My first professional library position was as a librarian/media specialist in an elementary school. Librarianship was a career I was introduced to later in life, despite being a lifelong library user. While I was student teaching as undergrad in Elementary Education, I met a school librarian who was African American and this was my first time meeting an African American librarian. This encounter sparked an interest and set me on the path to becoming a youth services librarian. While completing my MLS at University of Illinois, I worked at the University of Illinois-Urbana Graduate Library, and at Grainger Engineering Library Information Center.
ABOUT YOUR JOB
I am a Senior Librarian with the Denver Public Library, managing a branch, in which programming and the collection has a youth focus. My top responsibilities are the daily management of staff, budget, and resources of a medium-size branch, community outreach to schools and organizations serving youth and families, and serving as the chair for the afterschool program committee.
How do you measure success?
For me, success is measured by the lasting connections that are made. This includes: teachers who call at the beginning of each school year regarding my availability to visit classes; adults patrons who seek out my assistance based on the patient and non-judgmental service they receive; teens who apply for the youth assistant position, after having attended the afterschool programs and reached the hiring age; and staff that enjoy and are interested in working with and for me based on my reputation for fairness, appreciation of diversity, and ability to provide a great working environment.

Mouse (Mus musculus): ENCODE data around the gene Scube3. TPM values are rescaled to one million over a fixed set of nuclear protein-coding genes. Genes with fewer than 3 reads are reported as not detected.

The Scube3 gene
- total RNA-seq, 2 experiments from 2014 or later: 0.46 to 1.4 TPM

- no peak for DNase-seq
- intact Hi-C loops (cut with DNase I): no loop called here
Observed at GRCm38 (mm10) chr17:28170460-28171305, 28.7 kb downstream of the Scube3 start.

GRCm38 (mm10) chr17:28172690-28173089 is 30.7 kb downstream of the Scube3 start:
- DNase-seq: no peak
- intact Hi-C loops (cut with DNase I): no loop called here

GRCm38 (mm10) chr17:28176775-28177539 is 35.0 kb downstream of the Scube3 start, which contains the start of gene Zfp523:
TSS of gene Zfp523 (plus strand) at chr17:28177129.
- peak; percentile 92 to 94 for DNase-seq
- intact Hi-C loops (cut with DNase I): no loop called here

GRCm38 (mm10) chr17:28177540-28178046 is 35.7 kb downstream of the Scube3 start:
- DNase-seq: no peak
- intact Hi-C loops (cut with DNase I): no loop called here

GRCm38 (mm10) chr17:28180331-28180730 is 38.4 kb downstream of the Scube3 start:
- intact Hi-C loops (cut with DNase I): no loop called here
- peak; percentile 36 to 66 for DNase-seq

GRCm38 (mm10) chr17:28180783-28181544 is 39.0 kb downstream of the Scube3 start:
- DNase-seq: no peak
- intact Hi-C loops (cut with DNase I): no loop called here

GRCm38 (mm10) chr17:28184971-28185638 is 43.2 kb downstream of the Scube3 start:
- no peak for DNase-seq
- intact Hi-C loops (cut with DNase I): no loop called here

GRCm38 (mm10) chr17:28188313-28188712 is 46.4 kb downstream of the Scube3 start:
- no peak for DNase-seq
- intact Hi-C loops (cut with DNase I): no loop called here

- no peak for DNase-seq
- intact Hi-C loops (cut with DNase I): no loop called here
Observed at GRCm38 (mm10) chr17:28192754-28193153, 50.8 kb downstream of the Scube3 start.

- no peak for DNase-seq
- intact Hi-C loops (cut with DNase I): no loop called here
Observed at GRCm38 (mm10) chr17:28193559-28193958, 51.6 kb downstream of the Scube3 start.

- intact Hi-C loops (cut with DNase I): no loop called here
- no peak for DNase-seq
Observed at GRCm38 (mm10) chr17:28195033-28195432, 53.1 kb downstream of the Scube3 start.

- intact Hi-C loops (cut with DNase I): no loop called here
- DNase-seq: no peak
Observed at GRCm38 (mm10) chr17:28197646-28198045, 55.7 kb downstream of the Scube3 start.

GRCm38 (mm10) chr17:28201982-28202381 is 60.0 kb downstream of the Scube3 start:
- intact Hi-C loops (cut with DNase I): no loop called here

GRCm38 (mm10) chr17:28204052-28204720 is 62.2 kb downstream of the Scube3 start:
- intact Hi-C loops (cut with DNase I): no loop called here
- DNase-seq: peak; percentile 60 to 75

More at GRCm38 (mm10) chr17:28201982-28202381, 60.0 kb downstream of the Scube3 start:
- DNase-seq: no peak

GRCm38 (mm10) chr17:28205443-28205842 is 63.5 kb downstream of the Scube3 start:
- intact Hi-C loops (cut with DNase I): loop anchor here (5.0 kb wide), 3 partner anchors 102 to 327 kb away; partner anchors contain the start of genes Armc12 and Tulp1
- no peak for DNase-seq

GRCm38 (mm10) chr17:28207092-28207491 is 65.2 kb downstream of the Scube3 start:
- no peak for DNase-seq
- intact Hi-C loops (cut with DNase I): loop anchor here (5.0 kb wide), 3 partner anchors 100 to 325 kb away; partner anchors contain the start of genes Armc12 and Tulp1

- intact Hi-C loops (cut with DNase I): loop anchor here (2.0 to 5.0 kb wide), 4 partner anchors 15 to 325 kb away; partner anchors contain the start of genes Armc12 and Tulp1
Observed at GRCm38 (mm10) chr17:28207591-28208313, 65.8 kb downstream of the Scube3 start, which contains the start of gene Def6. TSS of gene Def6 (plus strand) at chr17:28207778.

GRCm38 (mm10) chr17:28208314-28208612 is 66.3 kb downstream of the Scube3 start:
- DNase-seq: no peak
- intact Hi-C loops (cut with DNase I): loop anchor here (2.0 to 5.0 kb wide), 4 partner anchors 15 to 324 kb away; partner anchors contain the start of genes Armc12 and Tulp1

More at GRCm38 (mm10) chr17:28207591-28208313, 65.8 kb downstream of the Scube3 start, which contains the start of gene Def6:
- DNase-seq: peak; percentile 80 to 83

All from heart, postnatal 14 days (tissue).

What are the most challenging aspects of your job?
The most challenging aspect is inconsistent funding which results in reduced hours, programming, and staff. In the past, it has been supervising inherited employees who are resistant to change. Fortunately, I do not currently have staff that falls into this category.
What’s something you wish you had known when you started out in this profession?
The myth of equal access. Early in my career, naively, I assumed that all libraries provided users with equal services and access to technology and information. I have learned that it is the responsibility of librarians to advocate for comparable access to information, services, and equipment regardless of the income level of a community.
How do you respond when someone asks you, “You need a degree for that?”
I ask “What is it that you think librarians do?” Usually the response is check out books and put books back on the shelves. At this time, I take the time to explain the varied responsibilities of librarians from programming to budget management to staff supervision to serving on committees and also explaining there are different responsibilities depending on the setting in which you are a librarian (i.e. school, public, academic, corporate)
JUST FOR FUN
What fictional character would you most like to be for a day?
E-mail Taliah at firstname.lastname@example.org